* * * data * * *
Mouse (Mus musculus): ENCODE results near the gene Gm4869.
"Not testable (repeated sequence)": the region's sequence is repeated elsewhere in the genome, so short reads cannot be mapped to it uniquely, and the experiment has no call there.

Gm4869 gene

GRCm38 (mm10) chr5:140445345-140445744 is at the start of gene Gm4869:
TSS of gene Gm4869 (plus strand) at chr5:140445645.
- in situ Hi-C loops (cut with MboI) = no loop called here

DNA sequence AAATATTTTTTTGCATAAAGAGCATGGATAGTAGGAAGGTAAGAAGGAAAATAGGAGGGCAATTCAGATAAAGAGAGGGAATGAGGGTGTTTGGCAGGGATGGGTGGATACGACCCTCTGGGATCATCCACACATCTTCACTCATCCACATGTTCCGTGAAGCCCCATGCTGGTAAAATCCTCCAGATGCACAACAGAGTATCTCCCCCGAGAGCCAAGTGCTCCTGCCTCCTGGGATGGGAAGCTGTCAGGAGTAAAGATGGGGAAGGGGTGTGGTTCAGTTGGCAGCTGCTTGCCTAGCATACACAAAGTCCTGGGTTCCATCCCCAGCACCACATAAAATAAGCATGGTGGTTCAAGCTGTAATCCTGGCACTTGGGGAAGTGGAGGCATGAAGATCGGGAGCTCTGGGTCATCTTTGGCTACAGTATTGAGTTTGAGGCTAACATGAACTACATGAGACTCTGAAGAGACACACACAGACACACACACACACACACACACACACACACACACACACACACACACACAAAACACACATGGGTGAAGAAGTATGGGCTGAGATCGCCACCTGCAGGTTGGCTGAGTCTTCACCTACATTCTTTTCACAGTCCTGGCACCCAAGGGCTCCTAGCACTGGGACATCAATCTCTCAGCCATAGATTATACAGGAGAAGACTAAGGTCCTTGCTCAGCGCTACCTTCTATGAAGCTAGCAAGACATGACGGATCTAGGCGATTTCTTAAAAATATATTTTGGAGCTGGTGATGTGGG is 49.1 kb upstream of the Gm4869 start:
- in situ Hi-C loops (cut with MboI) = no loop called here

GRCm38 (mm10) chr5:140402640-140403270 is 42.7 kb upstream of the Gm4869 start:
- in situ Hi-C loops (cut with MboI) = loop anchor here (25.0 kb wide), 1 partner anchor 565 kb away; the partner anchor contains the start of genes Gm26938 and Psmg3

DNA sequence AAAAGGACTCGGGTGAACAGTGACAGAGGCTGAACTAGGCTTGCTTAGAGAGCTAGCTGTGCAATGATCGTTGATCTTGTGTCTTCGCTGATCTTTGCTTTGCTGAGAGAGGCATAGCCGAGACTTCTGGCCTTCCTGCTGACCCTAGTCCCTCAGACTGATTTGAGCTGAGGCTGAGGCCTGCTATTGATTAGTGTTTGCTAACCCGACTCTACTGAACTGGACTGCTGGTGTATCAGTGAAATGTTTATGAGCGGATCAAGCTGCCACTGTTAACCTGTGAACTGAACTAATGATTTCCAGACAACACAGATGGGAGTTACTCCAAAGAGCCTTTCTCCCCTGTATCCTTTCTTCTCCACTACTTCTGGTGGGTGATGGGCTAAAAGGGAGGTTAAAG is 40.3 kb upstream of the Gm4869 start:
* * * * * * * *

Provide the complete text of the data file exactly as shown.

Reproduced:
Mouse (Mus musculus): ENCODE results near the gene Gm4869.
"Not testable (repeated sequence)": the region's sequence is repeated elsewhere in the genome, so short reads cannot be mapped to it uniquely, and the experiment has no call there.

Gm4869 gene

GRCm38 (mm10) chr5:140445345-140445744 is at the start of gene Gm4869:
TSS of gene Gm4869 (plus strand) at chr5:140445645.
- in situ Hi-C loops (cut with MboI) = no loop called here

DNA sequence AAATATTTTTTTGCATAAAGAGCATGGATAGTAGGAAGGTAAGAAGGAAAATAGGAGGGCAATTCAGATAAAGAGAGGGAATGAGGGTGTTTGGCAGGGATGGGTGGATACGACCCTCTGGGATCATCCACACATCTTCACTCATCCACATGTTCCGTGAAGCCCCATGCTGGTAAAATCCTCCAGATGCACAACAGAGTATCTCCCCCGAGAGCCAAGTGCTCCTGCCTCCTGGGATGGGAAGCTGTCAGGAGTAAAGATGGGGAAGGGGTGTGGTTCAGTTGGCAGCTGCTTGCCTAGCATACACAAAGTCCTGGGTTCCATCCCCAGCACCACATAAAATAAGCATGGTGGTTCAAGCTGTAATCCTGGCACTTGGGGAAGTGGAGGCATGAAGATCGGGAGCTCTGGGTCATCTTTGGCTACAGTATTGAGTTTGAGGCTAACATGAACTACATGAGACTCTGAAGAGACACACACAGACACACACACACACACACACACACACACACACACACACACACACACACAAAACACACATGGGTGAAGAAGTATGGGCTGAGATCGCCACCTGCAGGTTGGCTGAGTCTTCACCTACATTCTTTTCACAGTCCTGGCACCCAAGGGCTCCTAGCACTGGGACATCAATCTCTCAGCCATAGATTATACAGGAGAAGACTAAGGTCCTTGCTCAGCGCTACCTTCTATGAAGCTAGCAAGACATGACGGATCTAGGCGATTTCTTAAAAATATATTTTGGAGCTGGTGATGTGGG is 49.1 kb upstream of the Gm4869 start:
- in situ Hi-C loops (cut with MboI) = no loop called here

GRCm38 (mm10) chr5:140402640-140403270 is 42.7 kb upstream of the Gm4869 start:
- in situ Hi-C loops (cut with MboI) = loop anchor here (25.0 kb wide), 1 partner anchor 565 kb away; the partner anchor contains the start of genes Gm26938 and Psmg3

DNA sequence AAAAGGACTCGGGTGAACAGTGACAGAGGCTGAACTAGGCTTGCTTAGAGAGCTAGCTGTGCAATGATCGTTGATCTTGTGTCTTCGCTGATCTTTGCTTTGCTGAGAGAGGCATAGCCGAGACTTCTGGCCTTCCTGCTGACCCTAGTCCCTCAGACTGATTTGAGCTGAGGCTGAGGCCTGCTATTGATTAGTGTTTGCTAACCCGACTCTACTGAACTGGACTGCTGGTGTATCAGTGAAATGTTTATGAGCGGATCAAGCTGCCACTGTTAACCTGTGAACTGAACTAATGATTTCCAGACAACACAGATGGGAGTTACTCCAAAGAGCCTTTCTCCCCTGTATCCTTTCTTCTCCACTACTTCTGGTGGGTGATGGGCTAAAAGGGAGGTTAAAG is 40.3 kb upstream of the Gm4869 start: